Mac, a software engineer in his mid-30s, happened across a YouTube video in 2019 of nature photographer Daniel J. Cox demonstrating a speed test with the photo management application Mylio. What caught Mac’s attention was that Mylio could readily manage more than 1 million photos — the sort of file processing capacity that would blow anyone’s mind.

At the time, Mac was frustrated enough with the poor performance of other photo management apps that he was considering designing his own software. Instead, he saved his time and money, and he has been using Mylio ever since. 

What’s Mylio? Mylio is an app with unlimited storage options that helps manage your photos privately from multiple synced devices like your phone, laptop, and external hard drive.

Test-driving photo management apps

Let’s find out more about how Mac tried out several photo management apps before choosing Mylio, a process he describes in “The Search for a Private Photo Manager” post on his blog, Thought Function.

Desk with a computer, tablet, camera, and notebook

Q. What made you choose Mylio for photo management?*

I have a very large photo library: 80,000 images, including some in RAW format. I was searching for photo management software that didn’t freeze or slow down to a crawl at scale. With my huge photo collection, other software just … died.

A second, more personal requirement: I won’t upload my pictures to a cloud where the provider has access to those photos implicitly.

Finally, Mylio syncs to my phone.

These three things combined made me choose Mylio as my photo management app. When I wrote my blog post, I had just completed a comprehensive shopping trip, trying out all the digital photo apps like test driving a car.

For instance, Google Photos is very well made. But the privacy aspect really makes me uncomfortable. Mylio’s technology is built around a core principle of providing privacy, which is something most major competitors are unwilling to do. 

Q. How did you get interested in photography?

I’m not a professional photographer. I got into photography in 2008, when I was in college and when the smartphone really became a thing. I wanted to decorate my walls with images that were meaningful and memorable. My photos are the memories of my life. They tell my story.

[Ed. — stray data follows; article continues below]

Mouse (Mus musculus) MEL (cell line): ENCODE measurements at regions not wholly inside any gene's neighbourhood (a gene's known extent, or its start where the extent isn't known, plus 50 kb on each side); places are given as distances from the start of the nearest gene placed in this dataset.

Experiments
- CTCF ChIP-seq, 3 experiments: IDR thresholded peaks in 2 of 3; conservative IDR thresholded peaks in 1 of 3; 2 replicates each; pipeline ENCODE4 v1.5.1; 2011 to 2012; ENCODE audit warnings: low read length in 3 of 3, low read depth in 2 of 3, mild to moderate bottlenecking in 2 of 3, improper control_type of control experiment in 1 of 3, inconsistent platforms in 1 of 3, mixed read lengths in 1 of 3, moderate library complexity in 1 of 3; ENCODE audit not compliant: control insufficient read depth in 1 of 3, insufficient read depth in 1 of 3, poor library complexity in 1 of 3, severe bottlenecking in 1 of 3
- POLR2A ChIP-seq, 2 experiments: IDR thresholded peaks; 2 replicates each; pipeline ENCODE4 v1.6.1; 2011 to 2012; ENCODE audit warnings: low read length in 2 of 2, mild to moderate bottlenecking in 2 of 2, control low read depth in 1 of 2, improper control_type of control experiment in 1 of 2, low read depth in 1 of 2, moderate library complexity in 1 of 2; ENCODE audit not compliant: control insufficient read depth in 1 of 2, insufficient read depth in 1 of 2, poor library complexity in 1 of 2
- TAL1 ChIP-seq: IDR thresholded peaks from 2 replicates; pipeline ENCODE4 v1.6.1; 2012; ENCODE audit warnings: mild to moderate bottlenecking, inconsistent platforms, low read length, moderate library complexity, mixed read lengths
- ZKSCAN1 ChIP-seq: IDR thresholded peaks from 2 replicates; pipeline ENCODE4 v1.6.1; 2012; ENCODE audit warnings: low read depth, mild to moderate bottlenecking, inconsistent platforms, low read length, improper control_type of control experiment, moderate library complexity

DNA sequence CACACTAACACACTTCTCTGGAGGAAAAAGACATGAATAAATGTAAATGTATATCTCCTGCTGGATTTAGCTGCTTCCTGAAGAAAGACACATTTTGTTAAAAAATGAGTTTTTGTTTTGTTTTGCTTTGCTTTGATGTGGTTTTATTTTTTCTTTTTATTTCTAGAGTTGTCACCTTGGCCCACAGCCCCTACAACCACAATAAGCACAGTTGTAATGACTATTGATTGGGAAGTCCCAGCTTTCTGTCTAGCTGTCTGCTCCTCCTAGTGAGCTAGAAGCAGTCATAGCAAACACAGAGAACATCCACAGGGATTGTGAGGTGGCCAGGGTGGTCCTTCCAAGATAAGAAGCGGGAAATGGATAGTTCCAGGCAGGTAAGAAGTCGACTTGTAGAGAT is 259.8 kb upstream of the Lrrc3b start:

Q. What do you like most about Mylio? 

Speed and privacy. I also like that it’s a catalog. I don’t use it for photo editing, but I use it for browsing. It’s extremely snappy.

Even better, using Mylio allows me to have all my photos of my entire life on my phone. So if I’m with someone and want to tell them, ‘I went to Japan five years ago,’ I can quickly go to the Calendar view and navigate to five years ago. Or, I can simply search the geo-tag `Japan’ and show my trip photos.

The way that Mylio does organization is very smart. I really appreciate that. Mylio does a better job as a catalog of your entire photo collection. It showcases your memories in a unique way, and makes it easy to find photos fast.

Red pagoda-style shrine in Japan with Mount Fuji in the background

Q. What is your photo backup system?

I use a PC, an external drive for my MacBook, and Amazon Photos cloud service.

Q. How many photos are in your collection? 

Around 90,000 now.

Q. How do you take photos? 

Most of the time, I’m taking photos with my phone. I also have a few cameras like the Ricoh GR III Digital Compact Camera. I can put it in my pocket.

When I’m going to special places or vacations, I take the Ricoh — and I take thousands of photos across a week. If I want to take photos of my cat, I use my Sony a7 II camera or my phone. 

Recently, I borrowed my friend’s photo scanner, went to my mom’s house, and scanned about 5,000 family photo prints. Now those are all imported and stored in a folder in Mylio, too.

Black and white photo prints showing old fashioned family portraits

Q: What are your photo-curating habits?

I don’t like to delete photos because they represent the memory of my life. The older you get, the more your photos keep accumulating and accumulating. It’s like mileage on a car: 10,000 photos a week, 100,000 photos in a decade can happen very easily.

People delete photos because they’re kind of implicitly forced to — especially if they have to deal with storage limits on their phones, or with cloud-based photo services like Google or Apple Photos. If they knew they could have the freedom to not delete those memories, I think they would stop deleting so many photos.

With my Mylio Premium subscription, the only limit to the number of photos and videos I can import, backup, and sync might be a limit with my own storage devices.

But with 5TB external hard drives running around $100, like this Seagate model, backup capacity is simply not a problem. Cloud storage services can also be affordable: Amazon Prime members get unlimited full-resolution photo storage plus 5GB for video free.

Download Mylio today to test out its performance for yourself. 

•This Q&A has been edited for clarity and brevity purposes.